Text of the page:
Moorenko's Ice Cream looks to sweeten bottom line
One of the best things about shopping at Whole Foods is the free samples. I sometimes skip lunch and fill my belly with free cheese, crackers, Italian bread dipped in olive oil, sliced nectarines, or any number of desserts, from bundt cake to super-fat ice cream.
Which brings me to this week's subject.
I don't usually write about the same industry two weeks in a row, but I've decided to write about ice cream again. What better time to write about the frozen dessert than in 90-degree heat? Besides, July is National Ice Cream Month, designated by President Ronald Reagan in 1984.
Last week we talked about two brothers from New Orleans who moved to Washington and opened up a chain of Haagen-Dazs stores.
This week's piece originated in a corner of the Whole Foods on River Road where I shop. It was there I found Susan Soorenko offering samples of her Moorenko's Ice Cream. A niece had suggested the cow's "moo" at a Rosh Hashana celebration, and Soorenko's trademark lawyer loved it.
Soorenko, 58, was dishing out vanilla, blueberry, honey-lavender, ginger and other flavors at a demonstration toward the front of the store.
She told me she was a fitness trainer in McLean for 30 years, but she quit her job, got divorced and lost her parents all within two years. When she and her son went west on vacation around nine years ago to take a breather, she fell in love with some wonderful ice cream, which she will not name, and decided on a new pursuit.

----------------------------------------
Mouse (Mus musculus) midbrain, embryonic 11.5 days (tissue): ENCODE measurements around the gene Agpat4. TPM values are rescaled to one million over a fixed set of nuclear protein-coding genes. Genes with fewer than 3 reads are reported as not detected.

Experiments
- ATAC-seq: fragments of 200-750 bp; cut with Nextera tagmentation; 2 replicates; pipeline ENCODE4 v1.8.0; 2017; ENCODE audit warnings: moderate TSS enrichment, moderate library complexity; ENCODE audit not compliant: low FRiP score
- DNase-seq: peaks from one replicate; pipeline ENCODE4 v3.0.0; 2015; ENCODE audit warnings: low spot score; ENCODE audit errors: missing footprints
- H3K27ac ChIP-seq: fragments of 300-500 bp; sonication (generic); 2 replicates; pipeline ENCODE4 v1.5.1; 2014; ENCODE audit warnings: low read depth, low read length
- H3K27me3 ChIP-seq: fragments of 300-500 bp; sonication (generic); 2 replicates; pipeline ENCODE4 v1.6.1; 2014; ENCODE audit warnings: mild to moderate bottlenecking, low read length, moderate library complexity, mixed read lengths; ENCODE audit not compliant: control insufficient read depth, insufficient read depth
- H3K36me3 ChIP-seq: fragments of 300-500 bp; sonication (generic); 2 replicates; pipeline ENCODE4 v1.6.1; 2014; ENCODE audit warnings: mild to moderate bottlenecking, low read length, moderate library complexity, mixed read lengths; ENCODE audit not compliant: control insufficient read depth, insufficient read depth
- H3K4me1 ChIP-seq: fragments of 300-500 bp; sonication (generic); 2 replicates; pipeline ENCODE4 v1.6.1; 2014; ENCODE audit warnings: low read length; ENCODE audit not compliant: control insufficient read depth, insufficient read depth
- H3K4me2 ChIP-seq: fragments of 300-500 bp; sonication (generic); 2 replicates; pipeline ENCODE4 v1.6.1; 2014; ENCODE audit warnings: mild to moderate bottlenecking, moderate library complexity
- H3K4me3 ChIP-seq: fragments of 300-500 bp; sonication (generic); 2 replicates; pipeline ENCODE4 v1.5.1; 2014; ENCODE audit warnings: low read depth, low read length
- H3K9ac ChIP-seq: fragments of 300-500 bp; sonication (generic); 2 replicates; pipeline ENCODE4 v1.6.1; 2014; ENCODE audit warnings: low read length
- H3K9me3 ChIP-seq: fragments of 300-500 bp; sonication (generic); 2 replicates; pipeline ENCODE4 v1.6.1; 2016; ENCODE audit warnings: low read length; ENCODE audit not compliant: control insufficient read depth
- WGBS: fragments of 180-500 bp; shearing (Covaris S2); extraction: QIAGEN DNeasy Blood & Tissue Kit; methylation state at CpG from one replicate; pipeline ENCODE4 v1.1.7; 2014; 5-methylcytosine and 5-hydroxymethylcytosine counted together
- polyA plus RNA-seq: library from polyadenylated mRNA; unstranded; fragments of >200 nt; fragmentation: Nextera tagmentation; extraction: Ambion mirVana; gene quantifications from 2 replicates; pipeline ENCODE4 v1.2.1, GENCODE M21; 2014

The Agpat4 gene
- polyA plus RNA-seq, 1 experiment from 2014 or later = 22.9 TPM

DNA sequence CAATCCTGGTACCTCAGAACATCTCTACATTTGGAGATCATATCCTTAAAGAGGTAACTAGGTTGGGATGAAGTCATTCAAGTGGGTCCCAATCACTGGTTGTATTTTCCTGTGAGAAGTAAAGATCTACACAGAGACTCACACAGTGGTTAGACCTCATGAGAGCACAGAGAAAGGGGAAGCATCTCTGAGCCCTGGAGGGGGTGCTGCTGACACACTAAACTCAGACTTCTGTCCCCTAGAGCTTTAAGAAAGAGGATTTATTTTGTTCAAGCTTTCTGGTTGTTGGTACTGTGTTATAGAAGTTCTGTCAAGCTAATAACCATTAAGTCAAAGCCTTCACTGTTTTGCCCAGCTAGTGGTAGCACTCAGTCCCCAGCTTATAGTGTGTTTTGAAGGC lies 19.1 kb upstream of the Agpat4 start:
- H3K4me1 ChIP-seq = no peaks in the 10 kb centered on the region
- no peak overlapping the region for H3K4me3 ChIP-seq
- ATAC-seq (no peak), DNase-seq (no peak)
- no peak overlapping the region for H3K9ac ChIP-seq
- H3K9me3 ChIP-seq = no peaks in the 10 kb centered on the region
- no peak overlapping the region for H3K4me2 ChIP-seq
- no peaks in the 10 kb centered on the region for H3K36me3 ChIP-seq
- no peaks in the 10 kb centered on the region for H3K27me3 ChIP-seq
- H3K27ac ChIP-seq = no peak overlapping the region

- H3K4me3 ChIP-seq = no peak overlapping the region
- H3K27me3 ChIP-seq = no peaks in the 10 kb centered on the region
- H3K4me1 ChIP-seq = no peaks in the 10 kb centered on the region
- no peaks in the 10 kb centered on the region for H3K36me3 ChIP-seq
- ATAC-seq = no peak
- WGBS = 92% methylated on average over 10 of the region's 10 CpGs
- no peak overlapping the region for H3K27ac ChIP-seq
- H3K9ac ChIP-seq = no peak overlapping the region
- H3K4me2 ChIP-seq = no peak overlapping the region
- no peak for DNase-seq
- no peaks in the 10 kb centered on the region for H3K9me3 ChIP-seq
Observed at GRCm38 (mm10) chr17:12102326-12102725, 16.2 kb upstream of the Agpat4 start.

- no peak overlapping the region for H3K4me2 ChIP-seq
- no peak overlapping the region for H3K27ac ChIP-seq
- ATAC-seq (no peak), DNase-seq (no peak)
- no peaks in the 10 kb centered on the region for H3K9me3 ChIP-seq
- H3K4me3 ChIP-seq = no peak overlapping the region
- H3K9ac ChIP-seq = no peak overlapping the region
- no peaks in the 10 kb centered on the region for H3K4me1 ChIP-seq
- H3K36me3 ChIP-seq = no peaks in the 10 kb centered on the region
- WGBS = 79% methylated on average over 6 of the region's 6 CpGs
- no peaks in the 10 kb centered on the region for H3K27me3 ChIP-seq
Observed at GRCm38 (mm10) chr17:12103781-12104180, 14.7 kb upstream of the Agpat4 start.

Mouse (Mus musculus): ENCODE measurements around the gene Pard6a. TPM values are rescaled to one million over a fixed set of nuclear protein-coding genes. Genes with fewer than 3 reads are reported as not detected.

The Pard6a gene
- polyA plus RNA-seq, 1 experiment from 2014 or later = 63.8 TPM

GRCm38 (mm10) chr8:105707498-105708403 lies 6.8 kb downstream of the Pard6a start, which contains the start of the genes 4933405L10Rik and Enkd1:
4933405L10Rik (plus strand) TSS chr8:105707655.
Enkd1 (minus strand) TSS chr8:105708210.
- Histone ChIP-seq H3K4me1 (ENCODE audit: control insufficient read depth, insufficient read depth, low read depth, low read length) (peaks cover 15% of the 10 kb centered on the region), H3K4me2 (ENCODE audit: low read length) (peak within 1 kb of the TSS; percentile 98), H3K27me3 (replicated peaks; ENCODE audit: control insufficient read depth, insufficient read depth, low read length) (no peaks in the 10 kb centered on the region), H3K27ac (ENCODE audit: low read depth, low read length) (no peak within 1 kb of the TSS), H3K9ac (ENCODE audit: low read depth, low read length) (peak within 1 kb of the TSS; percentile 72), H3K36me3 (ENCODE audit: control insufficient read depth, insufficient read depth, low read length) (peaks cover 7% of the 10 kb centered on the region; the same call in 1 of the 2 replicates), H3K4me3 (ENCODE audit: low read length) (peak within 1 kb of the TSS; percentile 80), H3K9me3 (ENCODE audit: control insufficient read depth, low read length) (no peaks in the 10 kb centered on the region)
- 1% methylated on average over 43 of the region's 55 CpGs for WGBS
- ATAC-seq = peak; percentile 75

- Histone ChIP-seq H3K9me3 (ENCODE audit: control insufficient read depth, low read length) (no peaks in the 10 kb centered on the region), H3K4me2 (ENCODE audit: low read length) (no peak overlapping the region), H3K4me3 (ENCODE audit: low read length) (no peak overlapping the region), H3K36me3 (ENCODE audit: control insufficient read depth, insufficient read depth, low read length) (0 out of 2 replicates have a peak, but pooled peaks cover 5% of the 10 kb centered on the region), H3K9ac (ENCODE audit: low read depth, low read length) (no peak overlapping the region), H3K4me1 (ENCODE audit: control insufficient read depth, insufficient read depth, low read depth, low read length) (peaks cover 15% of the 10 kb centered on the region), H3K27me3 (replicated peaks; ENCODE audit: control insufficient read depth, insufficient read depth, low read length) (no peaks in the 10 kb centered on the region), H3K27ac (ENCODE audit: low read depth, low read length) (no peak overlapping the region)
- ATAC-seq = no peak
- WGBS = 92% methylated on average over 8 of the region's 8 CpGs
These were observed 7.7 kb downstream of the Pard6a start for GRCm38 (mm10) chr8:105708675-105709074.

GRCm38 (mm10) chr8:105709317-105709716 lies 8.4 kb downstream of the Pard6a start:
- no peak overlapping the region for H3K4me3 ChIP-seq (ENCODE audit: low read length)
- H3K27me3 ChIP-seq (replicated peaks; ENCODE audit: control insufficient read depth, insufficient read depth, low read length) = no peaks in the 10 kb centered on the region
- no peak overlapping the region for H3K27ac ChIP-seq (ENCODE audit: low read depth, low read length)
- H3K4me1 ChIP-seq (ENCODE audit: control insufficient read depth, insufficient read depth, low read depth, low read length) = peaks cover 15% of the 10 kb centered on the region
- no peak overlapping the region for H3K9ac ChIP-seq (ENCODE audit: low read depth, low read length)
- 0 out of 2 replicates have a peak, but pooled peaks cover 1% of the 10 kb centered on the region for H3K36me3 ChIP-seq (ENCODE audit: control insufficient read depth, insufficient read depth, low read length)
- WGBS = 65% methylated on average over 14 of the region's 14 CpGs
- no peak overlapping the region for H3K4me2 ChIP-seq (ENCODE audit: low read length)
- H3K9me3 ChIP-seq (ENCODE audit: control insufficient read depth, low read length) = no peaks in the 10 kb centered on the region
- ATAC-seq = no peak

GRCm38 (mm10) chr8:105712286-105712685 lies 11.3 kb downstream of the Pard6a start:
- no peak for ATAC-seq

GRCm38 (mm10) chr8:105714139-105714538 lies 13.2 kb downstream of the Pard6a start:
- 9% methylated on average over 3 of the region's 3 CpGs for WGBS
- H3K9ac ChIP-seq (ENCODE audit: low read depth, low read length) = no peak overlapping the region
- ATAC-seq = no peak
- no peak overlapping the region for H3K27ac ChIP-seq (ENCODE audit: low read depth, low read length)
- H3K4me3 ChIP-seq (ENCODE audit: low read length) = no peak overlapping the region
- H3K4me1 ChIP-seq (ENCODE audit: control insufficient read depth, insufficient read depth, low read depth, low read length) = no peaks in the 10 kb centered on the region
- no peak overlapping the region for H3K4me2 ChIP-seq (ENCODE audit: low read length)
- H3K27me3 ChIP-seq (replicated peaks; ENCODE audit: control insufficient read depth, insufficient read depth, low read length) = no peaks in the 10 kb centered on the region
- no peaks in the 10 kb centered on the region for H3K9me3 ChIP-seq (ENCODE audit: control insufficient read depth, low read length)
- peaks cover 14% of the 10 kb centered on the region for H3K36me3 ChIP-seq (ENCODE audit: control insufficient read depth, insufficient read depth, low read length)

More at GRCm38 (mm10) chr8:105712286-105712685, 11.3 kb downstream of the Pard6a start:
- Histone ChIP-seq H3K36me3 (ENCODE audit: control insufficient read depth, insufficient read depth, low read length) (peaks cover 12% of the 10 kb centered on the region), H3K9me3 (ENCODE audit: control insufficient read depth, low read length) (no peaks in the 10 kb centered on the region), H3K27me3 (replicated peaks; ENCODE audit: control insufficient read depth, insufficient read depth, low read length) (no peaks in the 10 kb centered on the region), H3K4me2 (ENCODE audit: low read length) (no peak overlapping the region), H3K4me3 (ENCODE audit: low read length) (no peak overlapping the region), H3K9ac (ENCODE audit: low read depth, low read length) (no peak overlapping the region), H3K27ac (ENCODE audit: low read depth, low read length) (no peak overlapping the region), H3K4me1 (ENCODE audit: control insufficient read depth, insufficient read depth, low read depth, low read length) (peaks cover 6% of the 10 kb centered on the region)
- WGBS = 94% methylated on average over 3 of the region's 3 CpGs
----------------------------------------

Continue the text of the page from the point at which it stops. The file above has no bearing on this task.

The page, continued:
"I was going to bring this ice cream back here from out west, but with this particular company, you can't ship it. I started looking at [making her own ice cream] and thinking I could figure this out. So I went to ice cream school in New York."
At a hotel in Tarrytown, north of New York City, she paid around $1,500 to learn the art of making ice cream. She studied under Malcolm Stogo and Bill Lambert, both respected experts whom she found through the Internet.
Soorenko finished ice cream school in 2002 and wrote a business plan with help from her brother, who is a real estate developer and owns a commercial photography studio. He helped find a consultant to help her apply for a Small Business Administration loan. She took the plan to nearly a dozen banks before Eagle Bank in Maryland gave her a $280,000 loan at 7 percent interest.
She recruited a real estate agent she knew from her fitness days to help her find space in a stand-alone building in McLean, barely big enough for an ice cream kitchen and a front service counter. "I wanted to be in my own neighborhood. I wanted my kids to come there after school," she said.
Her business plan called for making ultra-premium ice cream, a designation for a product with very high milk fat -- at least 17 percent of the ice cream mix. She guessed it would create demand in restaurants and hotels, a business-to-business model that would bring in steady, reliable year-round revenue.